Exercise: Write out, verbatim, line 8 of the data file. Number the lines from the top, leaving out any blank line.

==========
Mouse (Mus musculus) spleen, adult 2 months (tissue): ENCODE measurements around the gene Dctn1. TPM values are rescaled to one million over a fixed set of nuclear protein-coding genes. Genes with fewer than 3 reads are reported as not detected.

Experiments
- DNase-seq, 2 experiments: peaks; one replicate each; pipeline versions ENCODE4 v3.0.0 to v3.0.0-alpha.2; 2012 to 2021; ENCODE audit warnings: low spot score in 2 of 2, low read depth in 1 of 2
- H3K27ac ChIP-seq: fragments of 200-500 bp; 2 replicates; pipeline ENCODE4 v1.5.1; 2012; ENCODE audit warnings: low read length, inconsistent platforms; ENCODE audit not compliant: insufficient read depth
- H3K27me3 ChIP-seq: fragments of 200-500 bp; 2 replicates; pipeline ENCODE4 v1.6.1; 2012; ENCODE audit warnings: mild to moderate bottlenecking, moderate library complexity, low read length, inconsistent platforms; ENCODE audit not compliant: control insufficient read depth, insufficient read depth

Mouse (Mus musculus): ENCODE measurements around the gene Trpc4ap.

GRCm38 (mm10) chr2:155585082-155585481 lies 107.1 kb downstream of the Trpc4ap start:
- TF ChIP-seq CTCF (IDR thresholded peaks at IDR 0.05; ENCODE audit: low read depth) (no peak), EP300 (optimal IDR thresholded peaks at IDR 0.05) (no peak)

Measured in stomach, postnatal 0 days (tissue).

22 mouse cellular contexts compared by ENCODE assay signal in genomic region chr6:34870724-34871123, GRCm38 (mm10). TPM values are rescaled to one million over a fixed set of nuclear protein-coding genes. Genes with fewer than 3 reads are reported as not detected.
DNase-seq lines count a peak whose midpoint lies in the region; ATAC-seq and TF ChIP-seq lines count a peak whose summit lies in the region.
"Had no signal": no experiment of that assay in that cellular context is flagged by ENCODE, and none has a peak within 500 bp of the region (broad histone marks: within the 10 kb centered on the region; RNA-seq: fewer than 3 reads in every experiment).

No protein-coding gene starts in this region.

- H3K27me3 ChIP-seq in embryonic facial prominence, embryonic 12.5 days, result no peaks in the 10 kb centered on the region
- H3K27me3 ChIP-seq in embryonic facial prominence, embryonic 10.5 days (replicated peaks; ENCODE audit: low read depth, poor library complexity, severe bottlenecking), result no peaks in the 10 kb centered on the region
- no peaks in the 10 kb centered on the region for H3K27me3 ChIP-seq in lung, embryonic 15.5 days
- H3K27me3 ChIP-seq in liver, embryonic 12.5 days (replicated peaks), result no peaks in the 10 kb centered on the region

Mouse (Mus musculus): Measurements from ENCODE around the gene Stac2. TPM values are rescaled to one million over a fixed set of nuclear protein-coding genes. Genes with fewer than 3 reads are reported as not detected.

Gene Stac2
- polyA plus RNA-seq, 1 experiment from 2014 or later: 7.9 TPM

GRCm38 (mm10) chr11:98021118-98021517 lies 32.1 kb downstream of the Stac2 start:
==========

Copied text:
- TF ChIP-seq CTCF (IDR thresholded peaks at IDR 0.05; ENCODE audit: low read depth) (no peak), EP300 (optimal IDR thresholded peaks at IDR 0.05) (no peak)